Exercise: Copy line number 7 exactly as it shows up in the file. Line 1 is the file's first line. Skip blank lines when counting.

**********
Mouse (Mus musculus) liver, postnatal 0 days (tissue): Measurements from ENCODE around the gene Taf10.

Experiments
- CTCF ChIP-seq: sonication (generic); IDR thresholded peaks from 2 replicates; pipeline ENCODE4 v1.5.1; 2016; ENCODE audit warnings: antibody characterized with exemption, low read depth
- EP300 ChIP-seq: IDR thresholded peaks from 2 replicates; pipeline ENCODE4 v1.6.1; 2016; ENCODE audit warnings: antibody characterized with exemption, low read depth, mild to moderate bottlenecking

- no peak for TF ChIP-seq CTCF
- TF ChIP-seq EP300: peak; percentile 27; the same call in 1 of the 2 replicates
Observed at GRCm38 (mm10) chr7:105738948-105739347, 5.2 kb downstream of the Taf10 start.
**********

Observed at GRCm38 (mm10) chr7:105738948-105739347, 5.2 kb downstream of the Taf10 start.